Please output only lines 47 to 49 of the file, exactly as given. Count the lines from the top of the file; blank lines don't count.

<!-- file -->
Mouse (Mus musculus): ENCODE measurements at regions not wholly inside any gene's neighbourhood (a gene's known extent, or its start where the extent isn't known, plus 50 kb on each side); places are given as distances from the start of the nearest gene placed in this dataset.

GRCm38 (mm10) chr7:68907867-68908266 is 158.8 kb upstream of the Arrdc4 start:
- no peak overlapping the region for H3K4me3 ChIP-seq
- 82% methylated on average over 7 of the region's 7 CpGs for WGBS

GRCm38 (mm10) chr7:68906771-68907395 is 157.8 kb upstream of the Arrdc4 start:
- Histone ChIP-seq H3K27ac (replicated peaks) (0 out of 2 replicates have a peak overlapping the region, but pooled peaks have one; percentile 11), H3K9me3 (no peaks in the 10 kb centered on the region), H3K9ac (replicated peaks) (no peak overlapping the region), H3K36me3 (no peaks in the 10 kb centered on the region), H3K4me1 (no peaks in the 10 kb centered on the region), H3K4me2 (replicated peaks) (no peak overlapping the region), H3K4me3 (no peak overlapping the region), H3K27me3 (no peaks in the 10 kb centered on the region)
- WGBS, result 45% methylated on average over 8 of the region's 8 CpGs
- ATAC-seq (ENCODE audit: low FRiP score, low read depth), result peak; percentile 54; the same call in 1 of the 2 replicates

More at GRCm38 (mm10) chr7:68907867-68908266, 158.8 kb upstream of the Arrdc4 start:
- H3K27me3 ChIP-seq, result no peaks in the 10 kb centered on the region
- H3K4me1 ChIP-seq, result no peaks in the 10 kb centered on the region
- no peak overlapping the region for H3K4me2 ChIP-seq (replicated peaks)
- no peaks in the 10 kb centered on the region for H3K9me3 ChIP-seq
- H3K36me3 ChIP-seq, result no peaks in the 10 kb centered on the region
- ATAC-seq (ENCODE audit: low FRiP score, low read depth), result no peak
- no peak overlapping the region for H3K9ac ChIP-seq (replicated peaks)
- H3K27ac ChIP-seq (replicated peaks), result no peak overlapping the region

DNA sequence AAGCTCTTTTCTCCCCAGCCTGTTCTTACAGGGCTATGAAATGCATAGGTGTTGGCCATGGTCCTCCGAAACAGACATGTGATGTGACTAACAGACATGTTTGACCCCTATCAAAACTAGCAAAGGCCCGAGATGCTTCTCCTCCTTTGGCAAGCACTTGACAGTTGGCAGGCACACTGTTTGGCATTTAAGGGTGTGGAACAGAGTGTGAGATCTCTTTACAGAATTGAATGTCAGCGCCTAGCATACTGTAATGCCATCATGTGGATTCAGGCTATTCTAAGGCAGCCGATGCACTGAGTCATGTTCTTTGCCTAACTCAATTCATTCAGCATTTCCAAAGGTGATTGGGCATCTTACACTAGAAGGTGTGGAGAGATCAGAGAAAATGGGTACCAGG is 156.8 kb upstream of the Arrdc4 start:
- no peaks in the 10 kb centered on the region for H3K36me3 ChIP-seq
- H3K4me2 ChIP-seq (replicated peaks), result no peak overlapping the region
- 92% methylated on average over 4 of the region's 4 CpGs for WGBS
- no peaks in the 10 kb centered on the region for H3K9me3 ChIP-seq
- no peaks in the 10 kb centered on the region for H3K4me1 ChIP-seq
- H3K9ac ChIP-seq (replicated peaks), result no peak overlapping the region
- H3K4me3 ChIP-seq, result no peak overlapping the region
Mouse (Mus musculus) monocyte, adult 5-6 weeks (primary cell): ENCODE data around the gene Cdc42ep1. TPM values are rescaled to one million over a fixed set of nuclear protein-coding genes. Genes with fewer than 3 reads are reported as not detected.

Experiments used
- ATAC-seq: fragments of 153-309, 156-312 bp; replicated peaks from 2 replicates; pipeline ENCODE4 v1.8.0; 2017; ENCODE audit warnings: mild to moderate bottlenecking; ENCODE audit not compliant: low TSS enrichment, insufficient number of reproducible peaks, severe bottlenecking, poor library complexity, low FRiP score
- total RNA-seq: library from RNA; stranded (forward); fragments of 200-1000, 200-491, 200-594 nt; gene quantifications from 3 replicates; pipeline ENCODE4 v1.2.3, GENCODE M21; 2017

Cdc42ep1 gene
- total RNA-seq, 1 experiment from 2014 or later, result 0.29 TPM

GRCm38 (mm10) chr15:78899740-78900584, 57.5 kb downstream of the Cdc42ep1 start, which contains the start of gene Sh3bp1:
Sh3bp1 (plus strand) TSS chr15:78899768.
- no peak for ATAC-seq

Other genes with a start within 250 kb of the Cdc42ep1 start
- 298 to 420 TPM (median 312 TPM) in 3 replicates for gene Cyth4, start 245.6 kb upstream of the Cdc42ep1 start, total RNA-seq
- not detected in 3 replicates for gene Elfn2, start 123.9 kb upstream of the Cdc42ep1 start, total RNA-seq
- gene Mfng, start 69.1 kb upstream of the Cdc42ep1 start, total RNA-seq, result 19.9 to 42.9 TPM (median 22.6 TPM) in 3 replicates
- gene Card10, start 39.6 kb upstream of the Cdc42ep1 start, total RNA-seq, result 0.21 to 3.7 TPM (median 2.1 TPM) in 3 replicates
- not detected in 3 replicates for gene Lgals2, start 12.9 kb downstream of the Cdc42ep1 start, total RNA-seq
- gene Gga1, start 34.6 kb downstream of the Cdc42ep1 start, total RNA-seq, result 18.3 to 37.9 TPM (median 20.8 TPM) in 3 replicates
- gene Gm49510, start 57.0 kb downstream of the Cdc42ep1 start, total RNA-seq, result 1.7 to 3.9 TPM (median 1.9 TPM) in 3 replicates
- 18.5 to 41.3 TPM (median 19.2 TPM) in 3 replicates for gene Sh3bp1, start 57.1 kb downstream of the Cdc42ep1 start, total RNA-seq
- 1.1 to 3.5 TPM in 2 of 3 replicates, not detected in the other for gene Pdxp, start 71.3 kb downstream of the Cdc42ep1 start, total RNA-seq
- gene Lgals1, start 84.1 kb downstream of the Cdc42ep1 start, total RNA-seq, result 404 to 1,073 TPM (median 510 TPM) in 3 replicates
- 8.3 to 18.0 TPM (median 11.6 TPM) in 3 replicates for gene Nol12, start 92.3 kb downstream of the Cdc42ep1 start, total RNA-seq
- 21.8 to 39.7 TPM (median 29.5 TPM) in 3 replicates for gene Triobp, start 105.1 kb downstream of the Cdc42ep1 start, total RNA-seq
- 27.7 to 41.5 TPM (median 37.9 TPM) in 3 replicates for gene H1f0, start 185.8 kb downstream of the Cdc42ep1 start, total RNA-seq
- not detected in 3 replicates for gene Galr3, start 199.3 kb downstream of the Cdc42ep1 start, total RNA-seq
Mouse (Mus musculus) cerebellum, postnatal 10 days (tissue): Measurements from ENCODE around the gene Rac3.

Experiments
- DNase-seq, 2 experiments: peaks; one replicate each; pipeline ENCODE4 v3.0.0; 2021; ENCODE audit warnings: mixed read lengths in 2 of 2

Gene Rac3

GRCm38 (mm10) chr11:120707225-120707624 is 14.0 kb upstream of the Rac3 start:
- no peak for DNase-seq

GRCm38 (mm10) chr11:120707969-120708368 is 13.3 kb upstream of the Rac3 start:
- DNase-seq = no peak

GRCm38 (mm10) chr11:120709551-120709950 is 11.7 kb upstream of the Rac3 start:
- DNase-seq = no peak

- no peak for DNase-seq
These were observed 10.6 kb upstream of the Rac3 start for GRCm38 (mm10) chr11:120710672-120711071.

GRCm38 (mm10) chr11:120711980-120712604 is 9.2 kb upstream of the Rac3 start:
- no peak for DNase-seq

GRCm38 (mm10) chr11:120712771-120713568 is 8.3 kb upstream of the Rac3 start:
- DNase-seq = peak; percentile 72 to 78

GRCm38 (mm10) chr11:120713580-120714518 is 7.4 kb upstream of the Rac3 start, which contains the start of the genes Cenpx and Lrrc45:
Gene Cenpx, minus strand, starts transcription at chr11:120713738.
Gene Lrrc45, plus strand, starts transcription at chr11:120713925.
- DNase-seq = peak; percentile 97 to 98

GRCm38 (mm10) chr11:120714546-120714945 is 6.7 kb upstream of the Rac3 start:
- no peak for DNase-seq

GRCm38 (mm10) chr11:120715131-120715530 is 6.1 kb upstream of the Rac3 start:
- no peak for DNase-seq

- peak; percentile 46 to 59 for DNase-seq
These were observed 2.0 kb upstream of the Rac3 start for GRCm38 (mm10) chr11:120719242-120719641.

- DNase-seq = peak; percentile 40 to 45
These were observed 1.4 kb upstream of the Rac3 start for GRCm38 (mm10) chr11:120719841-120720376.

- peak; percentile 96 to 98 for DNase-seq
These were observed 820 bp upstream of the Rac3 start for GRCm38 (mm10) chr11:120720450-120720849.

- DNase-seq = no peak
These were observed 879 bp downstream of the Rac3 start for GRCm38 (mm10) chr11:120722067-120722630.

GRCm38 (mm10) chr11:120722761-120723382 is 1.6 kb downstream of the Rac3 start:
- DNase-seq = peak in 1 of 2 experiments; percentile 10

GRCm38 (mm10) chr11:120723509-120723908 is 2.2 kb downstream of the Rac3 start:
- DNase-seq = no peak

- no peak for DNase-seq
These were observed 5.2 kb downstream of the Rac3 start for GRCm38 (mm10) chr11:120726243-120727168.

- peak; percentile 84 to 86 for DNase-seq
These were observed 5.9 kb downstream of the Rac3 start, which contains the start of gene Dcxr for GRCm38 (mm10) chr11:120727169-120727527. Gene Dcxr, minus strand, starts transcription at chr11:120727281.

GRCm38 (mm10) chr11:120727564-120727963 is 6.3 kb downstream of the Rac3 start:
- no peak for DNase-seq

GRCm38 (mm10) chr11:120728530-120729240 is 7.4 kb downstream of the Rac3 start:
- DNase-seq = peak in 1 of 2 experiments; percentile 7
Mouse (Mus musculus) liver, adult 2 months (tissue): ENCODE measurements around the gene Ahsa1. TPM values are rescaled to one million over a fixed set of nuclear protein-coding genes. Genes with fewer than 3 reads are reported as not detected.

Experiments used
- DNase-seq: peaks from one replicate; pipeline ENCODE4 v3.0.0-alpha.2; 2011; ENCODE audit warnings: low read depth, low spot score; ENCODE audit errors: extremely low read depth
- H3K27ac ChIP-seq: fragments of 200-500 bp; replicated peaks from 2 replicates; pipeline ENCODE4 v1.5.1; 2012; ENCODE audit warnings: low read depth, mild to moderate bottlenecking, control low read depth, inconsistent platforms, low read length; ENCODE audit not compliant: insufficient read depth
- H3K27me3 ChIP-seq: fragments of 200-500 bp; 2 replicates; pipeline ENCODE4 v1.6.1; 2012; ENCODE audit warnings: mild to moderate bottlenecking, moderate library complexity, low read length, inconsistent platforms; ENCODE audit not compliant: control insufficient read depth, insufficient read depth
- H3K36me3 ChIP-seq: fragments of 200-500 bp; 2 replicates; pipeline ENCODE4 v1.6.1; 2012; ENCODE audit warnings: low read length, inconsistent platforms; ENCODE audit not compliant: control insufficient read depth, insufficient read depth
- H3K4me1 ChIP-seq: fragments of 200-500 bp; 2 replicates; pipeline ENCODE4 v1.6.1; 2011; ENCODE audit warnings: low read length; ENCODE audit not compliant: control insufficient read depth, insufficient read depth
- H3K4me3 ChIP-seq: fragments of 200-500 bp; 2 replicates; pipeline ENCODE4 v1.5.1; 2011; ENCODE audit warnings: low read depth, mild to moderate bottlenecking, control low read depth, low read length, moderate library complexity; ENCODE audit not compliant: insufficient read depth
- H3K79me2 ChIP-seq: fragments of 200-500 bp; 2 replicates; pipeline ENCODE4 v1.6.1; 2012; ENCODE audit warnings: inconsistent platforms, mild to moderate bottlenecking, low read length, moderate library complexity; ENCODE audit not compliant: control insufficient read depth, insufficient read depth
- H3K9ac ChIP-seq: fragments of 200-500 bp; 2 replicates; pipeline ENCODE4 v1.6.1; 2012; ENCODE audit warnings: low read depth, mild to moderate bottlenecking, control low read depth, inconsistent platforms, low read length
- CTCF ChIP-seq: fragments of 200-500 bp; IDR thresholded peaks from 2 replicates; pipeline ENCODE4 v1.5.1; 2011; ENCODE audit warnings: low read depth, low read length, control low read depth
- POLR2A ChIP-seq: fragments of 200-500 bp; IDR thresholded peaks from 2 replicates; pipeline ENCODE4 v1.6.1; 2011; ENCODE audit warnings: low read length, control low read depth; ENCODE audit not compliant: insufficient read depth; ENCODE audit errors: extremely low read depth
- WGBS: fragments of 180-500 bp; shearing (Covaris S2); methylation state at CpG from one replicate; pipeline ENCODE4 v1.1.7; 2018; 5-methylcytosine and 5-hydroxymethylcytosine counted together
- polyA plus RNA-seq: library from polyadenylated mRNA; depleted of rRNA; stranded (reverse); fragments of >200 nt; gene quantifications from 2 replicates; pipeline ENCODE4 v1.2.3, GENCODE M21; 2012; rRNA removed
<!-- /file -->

- 21.8 to 39.7 TPM (median 29.5 TPM) in 3 replicates for gene Triobp, start 105.1 kb downstream of the Cdc42ep1 start, total RNA-seq
- 27.7 to 41.5 TPM (median 37.9 TPM) in 3 replicates for gene H1f0, start 185.8 kb downstream of the Cdc42ep1 start, total RNA-seq
- not detected in 3 replicates for gene Galr3, start 199.3 kb downstream of the Cdc42ep1 start, total RNA-seq